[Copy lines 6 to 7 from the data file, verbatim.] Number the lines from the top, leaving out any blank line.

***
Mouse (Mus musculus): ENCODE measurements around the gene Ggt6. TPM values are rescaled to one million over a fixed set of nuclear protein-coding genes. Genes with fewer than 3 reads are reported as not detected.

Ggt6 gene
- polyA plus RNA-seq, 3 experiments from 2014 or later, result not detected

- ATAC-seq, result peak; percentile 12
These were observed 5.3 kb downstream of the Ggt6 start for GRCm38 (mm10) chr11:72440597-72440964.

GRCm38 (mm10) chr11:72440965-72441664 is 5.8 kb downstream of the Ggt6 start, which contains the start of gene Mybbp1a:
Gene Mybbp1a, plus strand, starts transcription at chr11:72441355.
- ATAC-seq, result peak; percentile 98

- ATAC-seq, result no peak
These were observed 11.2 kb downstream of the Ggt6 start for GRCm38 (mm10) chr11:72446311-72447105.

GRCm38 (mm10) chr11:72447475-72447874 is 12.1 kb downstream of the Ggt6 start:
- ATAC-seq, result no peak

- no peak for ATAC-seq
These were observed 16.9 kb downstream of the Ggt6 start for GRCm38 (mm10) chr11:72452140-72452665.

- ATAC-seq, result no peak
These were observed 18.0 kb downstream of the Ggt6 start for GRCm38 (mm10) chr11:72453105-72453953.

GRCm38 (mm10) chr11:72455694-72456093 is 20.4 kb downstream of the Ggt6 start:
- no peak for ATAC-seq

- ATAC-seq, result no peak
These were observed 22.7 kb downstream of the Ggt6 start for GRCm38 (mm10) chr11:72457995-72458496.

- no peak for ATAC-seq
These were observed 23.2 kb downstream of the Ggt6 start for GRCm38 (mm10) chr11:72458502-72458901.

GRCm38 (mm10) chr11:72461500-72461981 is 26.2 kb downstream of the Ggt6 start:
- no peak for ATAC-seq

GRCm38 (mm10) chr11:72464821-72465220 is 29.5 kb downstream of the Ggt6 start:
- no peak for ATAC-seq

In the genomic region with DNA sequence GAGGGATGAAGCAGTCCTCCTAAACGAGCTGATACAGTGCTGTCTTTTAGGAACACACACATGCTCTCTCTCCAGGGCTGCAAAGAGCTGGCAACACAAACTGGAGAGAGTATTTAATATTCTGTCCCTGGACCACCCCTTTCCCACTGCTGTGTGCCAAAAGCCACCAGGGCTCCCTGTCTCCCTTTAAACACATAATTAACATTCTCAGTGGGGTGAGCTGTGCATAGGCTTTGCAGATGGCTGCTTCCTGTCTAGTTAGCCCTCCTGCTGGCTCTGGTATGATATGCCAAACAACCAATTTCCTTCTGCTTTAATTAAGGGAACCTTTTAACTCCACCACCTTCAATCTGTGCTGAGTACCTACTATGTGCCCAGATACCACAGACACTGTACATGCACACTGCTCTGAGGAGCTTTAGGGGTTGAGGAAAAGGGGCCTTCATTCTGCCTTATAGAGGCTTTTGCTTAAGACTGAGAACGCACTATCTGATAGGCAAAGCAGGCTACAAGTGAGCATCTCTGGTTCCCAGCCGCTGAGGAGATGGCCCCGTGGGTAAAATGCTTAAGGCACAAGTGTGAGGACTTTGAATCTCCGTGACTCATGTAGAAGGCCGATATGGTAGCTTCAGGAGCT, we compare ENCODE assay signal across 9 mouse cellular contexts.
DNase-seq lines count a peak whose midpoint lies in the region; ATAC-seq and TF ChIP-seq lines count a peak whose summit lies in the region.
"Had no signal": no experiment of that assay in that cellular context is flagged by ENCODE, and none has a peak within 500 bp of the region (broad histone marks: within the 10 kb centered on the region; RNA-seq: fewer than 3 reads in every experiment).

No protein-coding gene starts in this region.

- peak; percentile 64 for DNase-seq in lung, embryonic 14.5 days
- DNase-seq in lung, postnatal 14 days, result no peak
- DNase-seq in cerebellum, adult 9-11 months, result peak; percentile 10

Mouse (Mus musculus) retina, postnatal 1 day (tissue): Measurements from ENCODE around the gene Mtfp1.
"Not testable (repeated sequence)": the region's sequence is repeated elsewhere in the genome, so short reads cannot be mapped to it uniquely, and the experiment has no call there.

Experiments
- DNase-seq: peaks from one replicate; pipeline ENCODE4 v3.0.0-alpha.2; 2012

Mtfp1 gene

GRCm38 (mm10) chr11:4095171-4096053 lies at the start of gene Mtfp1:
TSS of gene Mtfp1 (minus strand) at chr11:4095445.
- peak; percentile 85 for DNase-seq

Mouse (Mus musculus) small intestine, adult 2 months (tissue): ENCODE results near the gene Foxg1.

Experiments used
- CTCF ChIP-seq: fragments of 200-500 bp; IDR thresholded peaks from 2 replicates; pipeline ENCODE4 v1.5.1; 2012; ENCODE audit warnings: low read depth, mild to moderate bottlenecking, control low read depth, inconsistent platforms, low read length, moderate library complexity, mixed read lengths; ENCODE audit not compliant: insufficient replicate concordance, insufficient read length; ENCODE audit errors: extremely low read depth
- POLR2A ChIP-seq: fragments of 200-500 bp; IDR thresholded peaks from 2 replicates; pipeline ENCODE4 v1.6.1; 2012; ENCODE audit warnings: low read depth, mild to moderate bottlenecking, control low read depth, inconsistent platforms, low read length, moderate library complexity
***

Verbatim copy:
GRCm38 (mm10) chr11:72440965-72441664 is 5.8 kb downstream of the Ggt6 start, which contains the start of gene Mybbp1a:
Gene Mybbp1a, plus strand, starts transcription at chr11:72441355.